He buoyed his spirit by finding happiness in prosaic moments. “One day, someone was going to compliment you on your shoes, as crappy as they may be, and the next day you get a good grade on an assignment,” he said. “And that was enough to get you through the next week.”
Without any strong roots in Washington state, Beltran packed up immediately after earning his
degree and moved to Washington, D.C. He worked as a legislative correspondent for Sen. Maria Cantwell (D-Wash.) and then moved to Cardoza’s office two years later.
Beltran takes pride in Cardoza’s involvement in combating child abuse and highlights Cardoza’s work on the health care overhaul. The law extends health care coverage to children as old as 26 under their parents’ plans, and his boss advocated for foster care children of the same age to also be covered.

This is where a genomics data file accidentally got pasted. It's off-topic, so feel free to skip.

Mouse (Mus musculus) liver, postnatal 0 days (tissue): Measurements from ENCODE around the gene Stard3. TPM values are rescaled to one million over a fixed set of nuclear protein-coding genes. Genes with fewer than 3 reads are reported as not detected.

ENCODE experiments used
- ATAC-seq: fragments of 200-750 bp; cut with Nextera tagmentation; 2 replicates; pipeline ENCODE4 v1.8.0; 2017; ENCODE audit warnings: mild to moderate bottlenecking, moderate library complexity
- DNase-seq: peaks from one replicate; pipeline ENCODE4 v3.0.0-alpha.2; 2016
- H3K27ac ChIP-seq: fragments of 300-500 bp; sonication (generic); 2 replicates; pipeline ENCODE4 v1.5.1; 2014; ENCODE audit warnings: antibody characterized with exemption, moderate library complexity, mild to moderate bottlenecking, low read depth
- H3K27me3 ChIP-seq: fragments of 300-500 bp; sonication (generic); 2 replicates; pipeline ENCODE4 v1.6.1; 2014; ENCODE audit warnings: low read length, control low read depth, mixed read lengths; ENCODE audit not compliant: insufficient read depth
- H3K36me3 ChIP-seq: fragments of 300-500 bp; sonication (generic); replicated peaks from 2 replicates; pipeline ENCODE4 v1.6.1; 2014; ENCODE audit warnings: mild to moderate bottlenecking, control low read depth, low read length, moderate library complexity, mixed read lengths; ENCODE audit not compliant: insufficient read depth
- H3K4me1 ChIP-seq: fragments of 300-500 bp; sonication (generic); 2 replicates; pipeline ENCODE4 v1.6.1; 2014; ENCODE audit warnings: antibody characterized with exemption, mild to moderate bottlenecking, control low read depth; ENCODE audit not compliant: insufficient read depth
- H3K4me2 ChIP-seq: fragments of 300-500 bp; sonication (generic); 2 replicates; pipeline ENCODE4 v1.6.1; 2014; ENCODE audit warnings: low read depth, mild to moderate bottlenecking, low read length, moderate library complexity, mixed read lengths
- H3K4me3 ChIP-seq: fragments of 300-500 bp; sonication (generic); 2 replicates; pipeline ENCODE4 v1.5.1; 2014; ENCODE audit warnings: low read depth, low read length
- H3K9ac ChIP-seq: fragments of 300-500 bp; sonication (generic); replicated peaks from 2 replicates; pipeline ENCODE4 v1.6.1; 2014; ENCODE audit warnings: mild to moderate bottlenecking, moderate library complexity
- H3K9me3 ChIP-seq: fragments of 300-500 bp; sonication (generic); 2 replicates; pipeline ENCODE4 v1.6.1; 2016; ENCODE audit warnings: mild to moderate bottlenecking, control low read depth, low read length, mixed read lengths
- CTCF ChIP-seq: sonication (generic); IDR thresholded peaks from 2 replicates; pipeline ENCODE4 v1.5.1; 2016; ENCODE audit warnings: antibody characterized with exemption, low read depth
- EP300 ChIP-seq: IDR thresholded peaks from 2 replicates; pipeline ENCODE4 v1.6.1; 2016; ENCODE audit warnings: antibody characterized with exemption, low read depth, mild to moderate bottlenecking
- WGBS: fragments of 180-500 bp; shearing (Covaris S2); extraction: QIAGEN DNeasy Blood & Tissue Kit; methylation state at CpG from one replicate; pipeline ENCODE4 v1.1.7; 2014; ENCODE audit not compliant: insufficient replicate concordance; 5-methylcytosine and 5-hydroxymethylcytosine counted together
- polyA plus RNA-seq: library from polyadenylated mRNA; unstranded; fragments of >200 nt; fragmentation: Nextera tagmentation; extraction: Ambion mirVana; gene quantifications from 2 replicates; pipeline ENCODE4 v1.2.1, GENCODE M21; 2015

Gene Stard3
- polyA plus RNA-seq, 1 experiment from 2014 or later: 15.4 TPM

Beltran doesn’t consider his child advocacy work anywhere close to being done. He hopes his story will inspire foster kids, “whether that’s picking up running as a sport or learning about the opportunities that exist out there for children who come from backgrounds like mine.”
He doesn’t dwell on his past hardships and wants to be positive and inspirational and enforce the fact that help is out there.
“I don’t want anyone to feel sorry for me. I just got here, I’m just getting started, I’m not running away,” Beltran said.
The marathon is one part on his path to raising awareness. He first discovered Childhelp during a staff briefing on children’s issues and found that he agreed with its holistic approach to foster care.
When Childhelp asked Hill staffers to run in Toronto to benefit the organization, Beltran decided to help a group that reminded him of those that had aided him.
He is up to running 18 miles at a time now and trains in the mornings and evenings on the Hill, beginning on the steps of the Capitol.